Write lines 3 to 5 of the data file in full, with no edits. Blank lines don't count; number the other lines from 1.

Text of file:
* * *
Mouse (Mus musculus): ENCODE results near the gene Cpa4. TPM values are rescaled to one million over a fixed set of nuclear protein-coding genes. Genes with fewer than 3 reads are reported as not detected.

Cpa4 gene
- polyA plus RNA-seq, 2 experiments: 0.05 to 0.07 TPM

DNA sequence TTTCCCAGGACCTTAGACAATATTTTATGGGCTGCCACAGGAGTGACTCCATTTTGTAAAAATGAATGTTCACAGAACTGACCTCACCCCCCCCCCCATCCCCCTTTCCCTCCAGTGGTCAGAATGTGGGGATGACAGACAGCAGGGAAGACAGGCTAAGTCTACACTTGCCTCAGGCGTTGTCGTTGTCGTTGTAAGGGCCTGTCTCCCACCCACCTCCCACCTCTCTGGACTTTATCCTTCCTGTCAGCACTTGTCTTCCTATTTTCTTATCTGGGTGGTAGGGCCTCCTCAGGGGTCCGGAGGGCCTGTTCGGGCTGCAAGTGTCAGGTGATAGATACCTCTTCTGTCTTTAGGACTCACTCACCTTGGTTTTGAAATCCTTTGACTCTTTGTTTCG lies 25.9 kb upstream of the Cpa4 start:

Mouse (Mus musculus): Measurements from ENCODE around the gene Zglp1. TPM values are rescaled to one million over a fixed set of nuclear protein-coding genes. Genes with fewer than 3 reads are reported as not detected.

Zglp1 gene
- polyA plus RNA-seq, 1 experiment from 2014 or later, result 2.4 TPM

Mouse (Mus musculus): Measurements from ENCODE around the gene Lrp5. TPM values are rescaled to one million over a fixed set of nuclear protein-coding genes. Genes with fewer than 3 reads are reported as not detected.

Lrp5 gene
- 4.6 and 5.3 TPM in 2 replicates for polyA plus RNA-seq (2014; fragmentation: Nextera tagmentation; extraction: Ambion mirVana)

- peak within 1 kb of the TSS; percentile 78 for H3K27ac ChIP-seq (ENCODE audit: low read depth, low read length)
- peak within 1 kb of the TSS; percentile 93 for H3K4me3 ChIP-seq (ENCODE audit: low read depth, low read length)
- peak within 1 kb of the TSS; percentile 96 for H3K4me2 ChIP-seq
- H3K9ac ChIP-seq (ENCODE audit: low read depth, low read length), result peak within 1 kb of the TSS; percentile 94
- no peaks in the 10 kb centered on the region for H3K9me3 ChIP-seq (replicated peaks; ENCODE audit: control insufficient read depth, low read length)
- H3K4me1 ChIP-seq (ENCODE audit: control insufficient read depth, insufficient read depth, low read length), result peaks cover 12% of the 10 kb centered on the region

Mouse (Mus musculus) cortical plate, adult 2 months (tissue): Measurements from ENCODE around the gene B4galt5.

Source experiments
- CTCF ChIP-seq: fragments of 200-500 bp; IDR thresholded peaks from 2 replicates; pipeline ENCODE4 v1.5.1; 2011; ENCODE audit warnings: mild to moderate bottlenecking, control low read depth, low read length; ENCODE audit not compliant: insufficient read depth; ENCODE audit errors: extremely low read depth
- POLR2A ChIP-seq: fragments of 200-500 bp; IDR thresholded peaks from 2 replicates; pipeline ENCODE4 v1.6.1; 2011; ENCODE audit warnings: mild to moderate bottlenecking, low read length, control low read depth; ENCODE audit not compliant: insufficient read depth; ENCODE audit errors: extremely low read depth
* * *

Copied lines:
- polyA plus RNA-seq, 2 experiments: 0.05 to 0.07 TPM

DNA sequence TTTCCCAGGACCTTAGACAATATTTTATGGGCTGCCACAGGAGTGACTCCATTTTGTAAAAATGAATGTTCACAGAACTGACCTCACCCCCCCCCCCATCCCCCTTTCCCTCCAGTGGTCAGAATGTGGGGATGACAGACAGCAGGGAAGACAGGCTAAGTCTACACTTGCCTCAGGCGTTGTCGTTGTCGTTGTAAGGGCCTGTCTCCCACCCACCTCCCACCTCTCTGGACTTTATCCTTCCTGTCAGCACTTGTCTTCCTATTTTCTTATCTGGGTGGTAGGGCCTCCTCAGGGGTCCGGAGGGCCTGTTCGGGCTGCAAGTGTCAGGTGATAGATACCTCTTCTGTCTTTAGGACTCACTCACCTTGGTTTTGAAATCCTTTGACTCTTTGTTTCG lies 25.9 kb upstream of the Cpa4 start:

Mouse (Mus musculus): Measurements from ENCODE around the gene Zglp1. TPM values are rescaled to one million over a fixed set of nuclear protein-coding genes. Genes with fewer than 3 reads are reported as not detected.